For Terri, a mother of five from Wisconsin, life as she knew it began to unravel after her son, Curtis*, broke his collarbone. The high schooler received prescription opioids after a skiing accident in the early 2000s. This was long before President Trump declared the opioid crisis a public health emergency and long before the public understood how dangerous and addictive opioids are. But it wasn’t long at all before Curtis was hooked.
One day at school, 17-year-old Curtis was found with pills in his pocket. The police came and arrested him. Before long, he was sentenced to six months in a correctional facility.
Terri was devastated. As a mom, she says, “You're dying because you know your kid is sitting [in prison], and who knows what is going on in there. It's never the same, life is never the same. It's almost like somebody died, but they didn't. They're buried alive. That's all I can tell you. It's like they're buried alive.”
A hidden epidemic
At first, Terri was shocked at the speed with which her son went from a typical high schooler to a prisoner. But over time, Terri would find Curtis’ story increasingly commonplace. She realized that Curtis and others like him were being swept up in a wave of overcriminalization that put people suffering with addiction behind bars.
After a string of arrests for possession of controlled substances, Curtis is 33 and completing his most recent prison time, which stems for a sentence dating back to 2008, though Terri notes he has had no new charges or cases since then. In the last decade and a half, prison has proven to be an unhelpful response to his issues with opioid addiction.
Simple possession of a controlled substance doesn’t have to result in lengthy incarceration or a lifelong criminal record. In fact, cases like Curtis’ don’t even have the same result in every state.
The complex problem of simple possession
The Drug Report: A Review of America’s Disparate Possession Penalties, prepared by criminal justice policy experts at Prison Fellowship®, reveals the broad discrepancies in penalties for possession of commonly abused drugs across different jurisdictions and explores the resulting public policy challenges.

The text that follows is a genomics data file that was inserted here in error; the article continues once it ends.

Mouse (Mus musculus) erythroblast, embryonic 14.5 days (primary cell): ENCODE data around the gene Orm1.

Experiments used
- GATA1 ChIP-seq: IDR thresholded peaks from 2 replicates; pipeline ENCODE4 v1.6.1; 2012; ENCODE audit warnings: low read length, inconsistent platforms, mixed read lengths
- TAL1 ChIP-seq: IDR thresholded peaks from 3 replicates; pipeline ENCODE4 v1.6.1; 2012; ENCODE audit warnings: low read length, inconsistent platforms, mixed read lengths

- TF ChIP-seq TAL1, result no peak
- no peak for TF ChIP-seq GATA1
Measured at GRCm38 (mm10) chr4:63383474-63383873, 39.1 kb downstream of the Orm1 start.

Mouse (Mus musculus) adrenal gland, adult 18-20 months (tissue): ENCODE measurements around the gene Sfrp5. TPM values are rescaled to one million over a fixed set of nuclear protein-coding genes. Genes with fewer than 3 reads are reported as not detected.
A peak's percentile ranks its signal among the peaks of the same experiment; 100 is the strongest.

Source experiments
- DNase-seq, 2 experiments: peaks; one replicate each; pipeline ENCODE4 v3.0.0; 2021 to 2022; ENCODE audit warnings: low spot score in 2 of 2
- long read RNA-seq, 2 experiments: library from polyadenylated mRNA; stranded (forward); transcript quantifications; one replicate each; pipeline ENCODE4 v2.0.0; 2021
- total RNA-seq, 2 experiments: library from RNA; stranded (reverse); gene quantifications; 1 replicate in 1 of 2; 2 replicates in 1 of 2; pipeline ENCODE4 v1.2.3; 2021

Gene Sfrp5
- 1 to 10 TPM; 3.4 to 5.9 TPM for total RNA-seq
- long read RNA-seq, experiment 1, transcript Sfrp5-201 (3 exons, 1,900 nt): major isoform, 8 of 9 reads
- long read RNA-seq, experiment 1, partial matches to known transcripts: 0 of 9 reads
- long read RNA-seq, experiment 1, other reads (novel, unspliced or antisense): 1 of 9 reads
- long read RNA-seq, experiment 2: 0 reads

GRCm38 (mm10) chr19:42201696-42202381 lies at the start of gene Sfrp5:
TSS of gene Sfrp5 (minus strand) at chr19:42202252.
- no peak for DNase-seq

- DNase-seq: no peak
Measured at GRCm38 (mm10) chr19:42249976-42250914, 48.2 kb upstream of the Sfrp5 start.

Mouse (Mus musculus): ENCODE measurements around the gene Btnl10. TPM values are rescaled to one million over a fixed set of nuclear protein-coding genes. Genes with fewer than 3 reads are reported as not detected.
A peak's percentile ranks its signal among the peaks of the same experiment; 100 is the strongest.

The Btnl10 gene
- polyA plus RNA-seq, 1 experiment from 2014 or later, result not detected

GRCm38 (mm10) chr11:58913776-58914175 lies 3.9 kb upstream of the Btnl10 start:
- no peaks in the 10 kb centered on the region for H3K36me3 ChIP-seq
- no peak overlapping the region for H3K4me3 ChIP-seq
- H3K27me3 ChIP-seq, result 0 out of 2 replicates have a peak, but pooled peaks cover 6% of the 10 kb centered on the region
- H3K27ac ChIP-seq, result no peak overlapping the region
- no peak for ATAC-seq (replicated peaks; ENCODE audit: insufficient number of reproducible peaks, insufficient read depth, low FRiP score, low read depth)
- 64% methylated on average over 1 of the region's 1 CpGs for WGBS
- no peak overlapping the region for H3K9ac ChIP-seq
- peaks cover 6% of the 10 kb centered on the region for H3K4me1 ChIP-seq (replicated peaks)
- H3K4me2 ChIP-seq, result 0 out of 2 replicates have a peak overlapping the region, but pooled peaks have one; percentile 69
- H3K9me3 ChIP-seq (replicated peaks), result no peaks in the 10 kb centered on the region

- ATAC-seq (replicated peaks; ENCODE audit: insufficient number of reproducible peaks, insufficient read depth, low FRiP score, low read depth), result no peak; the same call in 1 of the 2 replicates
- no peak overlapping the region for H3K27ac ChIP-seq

It’s a critical time to discuss these challenges, because as Terri knows all too well, each sentence affects not only people dealing with addictions, but their families, too.
While charges for drug possession remain in the criminal system, we believe (and research shows) that sentences should fit the crime, and there should be a reliance on accountability programs that are demonstrated to decrease drug use. This approach aims to break the cycle of recidivism (people returning to prison) by addressing circumstances like addiction and administering appropriate consequences.
We say this knowing that incarceration doesn’t achieve the goal of rehabilitation and reducing substance use. That’s why we support the use of alternatives to incarceration, such as drug courts. Most Americans agree.
The need for alternatives
In September 2019, Prison Fellowship commissioned a Barna Group poll to find out what Christians think about incarceration and justice. We found that almost one in three Americans and practicing Christians agree strongly that judges should have the latitude to assign alternative forms of punishment when sentencing.
Some jurisdictions have implemented alternative punishment models for possession crimes, such as opioid courts. These programs, along with traditional methods, should be studied in order to see what works best and how to improve outcomes for the participating individual and impacted community.
Each human life is created in the image of God, with eternal value and the capacity for redemption. And the onus is on all those who make criminal justice policy decisions to evaluate methods of proportional accountability for possession crimes. They should be evaluating which methods offer the best outcomes for public safety, recovery from addiction, stronger families, and opportunities for personal and community restoration.
While Terri’s son Curtis is still in prison, she has turned her pain into passion. She serves as an Angel Tree® area coordinator to help other families impacted by incarceration. And as a Prison Fellowship Justice Ambassador, she works hard to raise awareness in her community and get lawmakers to change the way our nation handles drug abuse. She is determined to see something good come from the pain she and her family have experienced.
“The sentence seems never-ending,” she says, “but God is good. He will use this for His glory someday.”
Terri worked hard to raise her own awareness of drug laws and justice reform so she could inform others. If you want to increase your own understanding of drug possession laws, download The Drug Report. And read our Barna survey to learn more about Christians’ views on criminal justice.
*A pseudonym for the protection of his privacy.